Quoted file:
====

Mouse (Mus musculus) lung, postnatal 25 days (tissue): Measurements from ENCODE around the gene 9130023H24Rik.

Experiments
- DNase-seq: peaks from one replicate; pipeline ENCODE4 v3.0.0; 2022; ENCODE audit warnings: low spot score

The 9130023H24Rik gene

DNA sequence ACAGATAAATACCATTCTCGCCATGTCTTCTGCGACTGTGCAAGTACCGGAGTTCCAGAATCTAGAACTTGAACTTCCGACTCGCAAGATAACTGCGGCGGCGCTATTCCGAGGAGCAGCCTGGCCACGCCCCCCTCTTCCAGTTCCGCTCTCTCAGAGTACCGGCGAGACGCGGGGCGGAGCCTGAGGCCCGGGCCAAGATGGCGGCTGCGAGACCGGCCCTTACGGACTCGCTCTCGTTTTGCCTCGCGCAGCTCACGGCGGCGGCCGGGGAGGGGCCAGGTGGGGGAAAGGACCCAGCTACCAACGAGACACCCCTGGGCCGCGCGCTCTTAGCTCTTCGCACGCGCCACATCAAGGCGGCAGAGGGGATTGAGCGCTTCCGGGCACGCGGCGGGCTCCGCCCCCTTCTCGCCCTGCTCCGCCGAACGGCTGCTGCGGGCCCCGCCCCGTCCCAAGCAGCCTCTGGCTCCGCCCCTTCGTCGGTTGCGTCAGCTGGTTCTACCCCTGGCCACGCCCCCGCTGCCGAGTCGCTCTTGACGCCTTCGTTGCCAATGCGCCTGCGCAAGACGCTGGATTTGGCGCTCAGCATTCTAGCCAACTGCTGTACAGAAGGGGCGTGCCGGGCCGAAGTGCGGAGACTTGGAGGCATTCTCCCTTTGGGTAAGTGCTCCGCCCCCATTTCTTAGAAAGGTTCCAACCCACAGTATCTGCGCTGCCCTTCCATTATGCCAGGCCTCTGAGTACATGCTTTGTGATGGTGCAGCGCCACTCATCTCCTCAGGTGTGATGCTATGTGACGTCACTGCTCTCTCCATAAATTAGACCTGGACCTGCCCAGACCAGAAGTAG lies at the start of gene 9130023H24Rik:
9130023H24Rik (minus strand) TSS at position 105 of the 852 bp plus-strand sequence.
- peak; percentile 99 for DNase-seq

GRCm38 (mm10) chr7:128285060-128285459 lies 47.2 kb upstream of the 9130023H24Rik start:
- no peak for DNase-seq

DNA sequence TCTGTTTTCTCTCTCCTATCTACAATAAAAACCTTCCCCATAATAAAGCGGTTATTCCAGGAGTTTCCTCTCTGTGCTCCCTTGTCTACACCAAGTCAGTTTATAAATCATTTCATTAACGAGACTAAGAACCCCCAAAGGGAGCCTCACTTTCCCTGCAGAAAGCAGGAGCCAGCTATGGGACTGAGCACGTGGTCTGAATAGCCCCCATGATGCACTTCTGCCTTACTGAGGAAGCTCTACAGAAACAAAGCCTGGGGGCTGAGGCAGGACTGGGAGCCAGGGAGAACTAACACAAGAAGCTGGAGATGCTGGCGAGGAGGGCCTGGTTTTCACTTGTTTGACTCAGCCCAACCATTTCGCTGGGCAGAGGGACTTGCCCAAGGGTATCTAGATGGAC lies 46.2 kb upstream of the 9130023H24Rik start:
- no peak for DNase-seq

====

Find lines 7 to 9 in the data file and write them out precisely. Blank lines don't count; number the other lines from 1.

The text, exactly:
- peak; percentile 99 for DNase-seq

GRCm38 (mm10) chr7:128285060-128285459 lies 47.2 kb upstream of the 9130023H24Rik start:
- no peak for DNase-seq